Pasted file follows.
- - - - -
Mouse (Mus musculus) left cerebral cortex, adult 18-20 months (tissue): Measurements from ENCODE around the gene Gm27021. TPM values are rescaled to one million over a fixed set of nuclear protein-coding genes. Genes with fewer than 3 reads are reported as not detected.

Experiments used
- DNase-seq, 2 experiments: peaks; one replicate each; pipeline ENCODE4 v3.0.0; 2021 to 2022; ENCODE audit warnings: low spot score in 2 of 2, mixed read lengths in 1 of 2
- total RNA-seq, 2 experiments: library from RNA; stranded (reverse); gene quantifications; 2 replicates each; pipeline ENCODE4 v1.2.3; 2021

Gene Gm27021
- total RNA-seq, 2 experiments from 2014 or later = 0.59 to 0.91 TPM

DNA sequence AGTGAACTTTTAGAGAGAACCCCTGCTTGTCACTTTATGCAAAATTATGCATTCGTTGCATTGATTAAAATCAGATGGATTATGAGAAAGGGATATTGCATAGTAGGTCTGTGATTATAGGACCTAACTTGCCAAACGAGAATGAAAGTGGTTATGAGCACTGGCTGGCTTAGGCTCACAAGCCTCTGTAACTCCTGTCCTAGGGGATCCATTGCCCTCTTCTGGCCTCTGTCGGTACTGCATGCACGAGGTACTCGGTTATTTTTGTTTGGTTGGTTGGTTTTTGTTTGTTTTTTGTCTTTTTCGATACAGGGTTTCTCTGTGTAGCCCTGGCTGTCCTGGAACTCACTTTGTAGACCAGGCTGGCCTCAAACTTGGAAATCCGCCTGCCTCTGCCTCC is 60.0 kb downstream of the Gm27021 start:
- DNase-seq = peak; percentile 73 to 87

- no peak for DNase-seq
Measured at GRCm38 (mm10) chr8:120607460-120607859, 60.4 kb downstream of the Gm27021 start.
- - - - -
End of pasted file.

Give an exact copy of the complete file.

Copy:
Mouse (Mus musculus) left cerebral cortex, adult 18-20 months (tissue): Measurements from ENCODE around the gene Gm27021. TPM values are rescaled to one million over a fixed set of nuclear protein-coding genes. Genes with fewer than 3 reads are reported as not detected.

Experiments used
- DNase-seq, 2 experiments: peaks; one replicate each; pipeline ENCODE4 v3.0.0; 2021 to 2022; ENCODE audit warnings: low spot score in 2 of 2, mixed read lengths in 1 of 2
- total RNA-seq, 2 experiments: library from RNA; stranded (reverse); gene quantifications; 2 replicates each; pipeline ENCODE4 v1.2.3; 2021

Gene Gm27021
- total RNA-seq, 2 experiments from 2014 or later = 0.59 to 0.91 TPM

DNA sequence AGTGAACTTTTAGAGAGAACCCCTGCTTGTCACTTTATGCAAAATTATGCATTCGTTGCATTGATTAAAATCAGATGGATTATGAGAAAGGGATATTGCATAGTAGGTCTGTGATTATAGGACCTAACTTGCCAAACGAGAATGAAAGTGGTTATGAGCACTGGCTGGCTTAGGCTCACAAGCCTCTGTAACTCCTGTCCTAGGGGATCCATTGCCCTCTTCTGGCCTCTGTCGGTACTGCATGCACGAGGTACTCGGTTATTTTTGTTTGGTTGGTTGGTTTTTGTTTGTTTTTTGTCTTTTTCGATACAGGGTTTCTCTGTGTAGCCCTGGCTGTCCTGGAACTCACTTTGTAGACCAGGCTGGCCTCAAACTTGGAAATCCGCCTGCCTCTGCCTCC is 60.0 kb downstream of the Gm27021 start:
- DNase-seq = peak; percentile 73 to 87

- no peak for DNase-seq
Measured at GRCm38 (mm10) chr8:120607460-120607859, 60.4 kb downstream of the Gm27021 start.